Kate Hunter

The Book of Harlan

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Born in Georgia in 1917, black jazz and blues musician Harlan moves north, first to Kansas City and then to Harlem. With best friend Lizard, a Jewish trumpet player, he forms a band that, in the late 1930s, joins other black musicians in the Harlem of Paris, Montemarte. But when Paris is occupied by the Nazis, Harlan and Lizard are transported to Buchenwald.

Events in Buchenwald are dramatised in stark, economical detail. In one particularly gruelling scene, Isle Koch, wife of the commander of Buchenwald, amuses herself by brutally abusing captives.

Damnificados

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Can someone who is not South American write good South American magical realism? Probably, though where this novel’s concerned the answer is not quite. While it has all the elements — social realism combined with aspects of myth, folklore and the fantastical, as well as sympathy for the downtrodden and for social justice — it skims the surface rather than getting under the skin of the world it portrays.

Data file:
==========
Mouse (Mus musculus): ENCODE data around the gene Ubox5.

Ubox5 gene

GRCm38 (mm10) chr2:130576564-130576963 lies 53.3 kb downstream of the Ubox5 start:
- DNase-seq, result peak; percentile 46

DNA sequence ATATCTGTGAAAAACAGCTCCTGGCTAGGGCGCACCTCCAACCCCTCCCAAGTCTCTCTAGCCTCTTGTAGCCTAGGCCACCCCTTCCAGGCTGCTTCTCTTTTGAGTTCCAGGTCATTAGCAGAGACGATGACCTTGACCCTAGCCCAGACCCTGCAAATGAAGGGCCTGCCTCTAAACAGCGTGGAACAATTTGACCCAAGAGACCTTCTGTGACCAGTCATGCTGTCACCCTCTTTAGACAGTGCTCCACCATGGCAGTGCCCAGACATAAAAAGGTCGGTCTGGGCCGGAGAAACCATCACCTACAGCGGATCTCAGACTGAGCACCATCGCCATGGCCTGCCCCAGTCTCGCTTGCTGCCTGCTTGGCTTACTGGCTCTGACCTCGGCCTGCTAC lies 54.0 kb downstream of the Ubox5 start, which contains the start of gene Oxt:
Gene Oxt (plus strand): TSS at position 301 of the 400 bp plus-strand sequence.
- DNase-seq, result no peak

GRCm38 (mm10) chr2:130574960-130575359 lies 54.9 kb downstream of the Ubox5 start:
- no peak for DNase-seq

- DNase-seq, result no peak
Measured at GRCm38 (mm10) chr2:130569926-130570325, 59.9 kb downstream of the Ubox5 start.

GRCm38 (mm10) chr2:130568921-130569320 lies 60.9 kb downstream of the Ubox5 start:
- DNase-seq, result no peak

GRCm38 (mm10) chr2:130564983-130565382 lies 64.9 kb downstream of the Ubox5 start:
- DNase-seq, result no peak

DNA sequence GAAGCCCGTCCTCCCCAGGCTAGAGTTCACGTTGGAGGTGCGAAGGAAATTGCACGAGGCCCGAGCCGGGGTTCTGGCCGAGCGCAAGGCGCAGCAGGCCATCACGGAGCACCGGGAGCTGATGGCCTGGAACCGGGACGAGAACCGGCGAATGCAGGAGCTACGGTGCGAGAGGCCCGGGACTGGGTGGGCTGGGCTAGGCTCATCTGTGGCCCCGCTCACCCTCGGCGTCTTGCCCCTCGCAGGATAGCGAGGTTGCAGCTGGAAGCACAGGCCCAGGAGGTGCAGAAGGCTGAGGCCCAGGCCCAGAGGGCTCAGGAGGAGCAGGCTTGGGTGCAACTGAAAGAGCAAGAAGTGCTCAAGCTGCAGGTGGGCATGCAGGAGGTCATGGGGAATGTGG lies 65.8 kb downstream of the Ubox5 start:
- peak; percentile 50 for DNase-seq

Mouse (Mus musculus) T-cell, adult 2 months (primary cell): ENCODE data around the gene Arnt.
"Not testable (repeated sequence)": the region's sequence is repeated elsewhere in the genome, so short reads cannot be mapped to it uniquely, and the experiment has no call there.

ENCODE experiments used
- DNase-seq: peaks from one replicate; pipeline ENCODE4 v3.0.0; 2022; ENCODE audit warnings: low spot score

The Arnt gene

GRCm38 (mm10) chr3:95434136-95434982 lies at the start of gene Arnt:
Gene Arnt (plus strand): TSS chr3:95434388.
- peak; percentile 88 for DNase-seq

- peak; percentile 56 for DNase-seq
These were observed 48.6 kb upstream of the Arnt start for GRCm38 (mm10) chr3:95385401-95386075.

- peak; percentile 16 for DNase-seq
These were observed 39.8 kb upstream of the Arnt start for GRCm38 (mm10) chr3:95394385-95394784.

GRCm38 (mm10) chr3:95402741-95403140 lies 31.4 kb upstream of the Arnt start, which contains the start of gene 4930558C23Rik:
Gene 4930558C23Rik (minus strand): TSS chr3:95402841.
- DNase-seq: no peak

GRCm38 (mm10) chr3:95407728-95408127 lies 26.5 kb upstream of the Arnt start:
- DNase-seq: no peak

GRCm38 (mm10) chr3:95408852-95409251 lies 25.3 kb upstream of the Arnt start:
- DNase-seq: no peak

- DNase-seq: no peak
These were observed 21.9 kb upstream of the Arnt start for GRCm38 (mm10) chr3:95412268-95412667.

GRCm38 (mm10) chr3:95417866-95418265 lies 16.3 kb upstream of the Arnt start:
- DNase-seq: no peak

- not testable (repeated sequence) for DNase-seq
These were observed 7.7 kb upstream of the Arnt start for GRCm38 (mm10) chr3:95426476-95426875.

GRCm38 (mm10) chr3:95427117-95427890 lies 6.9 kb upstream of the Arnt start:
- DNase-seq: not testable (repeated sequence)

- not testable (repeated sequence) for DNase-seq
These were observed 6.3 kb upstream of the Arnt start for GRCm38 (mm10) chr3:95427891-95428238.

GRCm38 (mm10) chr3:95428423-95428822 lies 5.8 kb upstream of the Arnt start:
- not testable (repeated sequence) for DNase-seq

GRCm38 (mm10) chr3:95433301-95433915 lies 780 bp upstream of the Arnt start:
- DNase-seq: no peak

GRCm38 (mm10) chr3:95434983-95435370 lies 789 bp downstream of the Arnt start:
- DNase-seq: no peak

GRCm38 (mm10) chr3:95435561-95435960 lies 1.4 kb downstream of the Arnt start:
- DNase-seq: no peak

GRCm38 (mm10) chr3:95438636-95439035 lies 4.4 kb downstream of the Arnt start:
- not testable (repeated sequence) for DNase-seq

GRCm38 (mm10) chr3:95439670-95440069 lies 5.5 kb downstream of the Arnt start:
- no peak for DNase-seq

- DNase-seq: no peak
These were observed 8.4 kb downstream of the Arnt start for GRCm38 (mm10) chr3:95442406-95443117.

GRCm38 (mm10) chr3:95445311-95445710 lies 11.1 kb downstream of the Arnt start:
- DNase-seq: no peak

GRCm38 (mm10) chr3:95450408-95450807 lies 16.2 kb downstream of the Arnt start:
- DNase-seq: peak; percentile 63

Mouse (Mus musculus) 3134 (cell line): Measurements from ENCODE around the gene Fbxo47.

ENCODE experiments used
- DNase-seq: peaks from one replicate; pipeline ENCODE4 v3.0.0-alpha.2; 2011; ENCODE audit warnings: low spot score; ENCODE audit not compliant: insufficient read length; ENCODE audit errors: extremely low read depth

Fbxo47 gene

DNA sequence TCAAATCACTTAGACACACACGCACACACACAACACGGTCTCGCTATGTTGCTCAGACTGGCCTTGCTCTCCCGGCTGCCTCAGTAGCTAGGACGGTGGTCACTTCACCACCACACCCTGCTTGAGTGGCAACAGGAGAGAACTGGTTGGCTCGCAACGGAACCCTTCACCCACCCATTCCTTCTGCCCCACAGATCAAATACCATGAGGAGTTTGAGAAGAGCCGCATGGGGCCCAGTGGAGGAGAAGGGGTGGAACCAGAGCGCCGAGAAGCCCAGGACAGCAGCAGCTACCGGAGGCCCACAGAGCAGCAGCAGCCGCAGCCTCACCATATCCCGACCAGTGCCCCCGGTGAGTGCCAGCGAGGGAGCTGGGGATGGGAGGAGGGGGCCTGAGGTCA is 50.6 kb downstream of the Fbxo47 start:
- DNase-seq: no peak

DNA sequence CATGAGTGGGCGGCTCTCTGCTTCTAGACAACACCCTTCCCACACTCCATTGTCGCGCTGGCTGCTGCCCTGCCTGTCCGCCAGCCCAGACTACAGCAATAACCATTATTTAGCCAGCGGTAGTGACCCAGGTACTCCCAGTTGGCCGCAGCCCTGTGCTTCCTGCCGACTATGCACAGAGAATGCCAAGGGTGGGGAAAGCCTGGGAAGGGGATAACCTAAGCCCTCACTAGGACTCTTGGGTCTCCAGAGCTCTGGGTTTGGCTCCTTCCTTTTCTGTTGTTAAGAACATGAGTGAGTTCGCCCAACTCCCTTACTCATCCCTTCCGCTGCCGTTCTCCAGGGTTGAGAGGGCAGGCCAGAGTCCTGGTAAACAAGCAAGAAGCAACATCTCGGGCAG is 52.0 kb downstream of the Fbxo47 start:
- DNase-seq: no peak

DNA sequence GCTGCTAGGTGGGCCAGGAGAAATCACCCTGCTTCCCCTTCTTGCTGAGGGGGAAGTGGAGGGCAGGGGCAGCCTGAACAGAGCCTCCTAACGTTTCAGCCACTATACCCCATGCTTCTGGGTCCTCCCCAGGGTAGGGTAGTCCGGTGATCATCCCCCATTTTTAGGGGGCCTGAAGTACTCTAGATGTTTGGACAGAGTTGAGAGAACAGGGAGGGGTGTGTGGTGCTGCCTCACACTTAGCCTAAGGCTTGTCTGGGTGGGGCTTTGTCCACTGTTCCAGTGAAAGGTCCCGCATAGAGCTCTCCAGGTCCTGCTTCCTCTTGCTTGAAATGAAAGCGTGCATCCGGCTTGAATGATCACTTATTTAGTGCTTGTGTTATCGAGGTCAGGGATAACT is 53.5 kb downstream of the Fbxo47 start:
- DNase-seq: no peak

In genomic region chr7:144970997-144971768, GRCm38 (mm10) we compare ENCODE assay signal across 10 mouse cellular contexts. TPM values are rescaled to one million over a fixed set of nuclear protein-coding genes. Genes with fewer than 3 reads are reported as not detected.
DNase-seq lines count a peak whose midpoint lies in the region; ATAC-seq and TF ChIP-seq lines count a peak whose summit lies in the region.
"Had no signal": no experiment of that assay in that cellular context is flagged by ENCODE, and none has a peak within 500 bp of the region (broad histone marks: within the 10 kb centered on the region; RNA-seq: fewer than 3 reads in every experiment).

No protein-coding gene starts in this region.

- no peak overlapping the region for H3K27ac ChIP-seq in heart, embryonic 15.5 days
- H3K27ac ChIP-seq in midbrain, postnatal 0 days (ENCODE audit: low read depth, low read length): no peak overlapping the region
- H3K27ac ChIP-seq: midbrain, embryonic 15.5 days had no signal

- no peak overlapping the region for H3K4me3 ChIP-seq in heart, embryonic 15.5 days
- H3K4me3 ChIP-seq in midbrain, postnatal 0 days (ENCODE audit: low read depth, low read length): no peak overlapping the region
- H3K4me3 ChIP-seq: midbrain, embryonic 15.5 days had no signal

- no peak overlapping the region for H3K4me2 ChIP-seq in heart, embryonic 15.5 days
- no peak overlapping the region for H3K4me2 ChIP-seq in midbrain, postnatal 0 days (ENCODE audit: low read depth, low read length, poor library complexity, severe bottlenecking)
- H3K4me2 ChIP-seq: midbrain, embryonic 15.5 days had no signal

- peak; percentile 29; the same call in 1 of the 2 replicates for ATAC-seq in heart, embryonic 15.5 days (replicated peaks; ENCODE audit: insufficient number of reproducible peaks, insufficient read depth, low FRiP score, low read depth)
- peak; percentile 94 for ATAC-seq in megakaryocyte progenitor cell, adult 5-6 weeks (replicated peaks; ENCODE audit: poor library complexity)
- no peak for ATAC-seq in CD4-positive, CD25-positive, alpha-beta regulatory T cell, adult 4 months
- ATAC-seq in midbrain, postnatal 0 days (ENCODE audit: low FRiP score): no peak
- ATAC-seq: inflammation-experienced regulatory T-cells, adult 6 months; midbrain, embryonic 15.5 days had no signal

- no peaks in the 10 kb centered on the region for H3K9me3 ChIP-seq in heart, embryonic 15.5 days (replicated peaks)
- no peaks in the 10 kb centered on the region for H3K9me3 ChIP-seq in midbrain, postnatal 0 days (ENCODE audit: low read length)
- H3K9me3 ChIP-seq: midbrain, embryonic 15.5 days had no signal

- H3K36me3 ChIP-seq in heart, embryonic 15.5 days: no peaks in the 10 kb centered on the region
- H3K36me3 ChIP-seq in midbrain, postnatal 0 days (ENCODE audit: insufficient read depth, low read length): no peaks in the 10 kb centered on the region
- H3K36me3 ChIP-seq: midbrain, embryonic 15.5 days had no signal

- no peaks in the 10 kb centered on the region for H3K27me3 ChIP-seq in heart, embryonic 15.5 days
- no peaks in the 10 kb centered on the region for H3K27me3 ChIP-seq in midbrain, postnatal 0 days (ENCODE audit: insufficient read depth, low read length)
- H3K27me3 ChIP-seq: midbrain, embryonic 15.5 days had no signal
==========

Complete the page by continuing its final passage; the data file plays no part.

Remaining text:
The Divide

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You’ll have heard the facts. The UK’s 1,000 richest individuals own more than the poorest 40 percent. In the US 0.1 percent own as much as the bottom 90 percent. This film, a documentary inspired by the 2009 book The Spirit Level, puts flesh on the bones of the data.

The book’s authors argued that what determines the health of any society is less the overall wealth than how the wealth is distributed. The more inequality, the sicker the society. The Divide introduces us to seven US and UK people living in societies with massive gaps between rich and poor.

Regeneration

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Regeneration

In 1916 the physician-superintendent of Edinburgh Asylum claimed that the First World War “did not appear to have increased the amount of insanity”. His colleague at Glasgow Asylum went further: the “abundance of occupation…[and] absorbing interest in the national crisis…had thus increased and not diminished the mental stability and general health of the nation”.

A new stage adaptation of Pat Barker’s Regeneration trilogy about the treatment of “war neurosis”, or post-traumatic stress disorder, among officers at Edinburgh’s Craiglockhart Military Hospital gives the lie to this.

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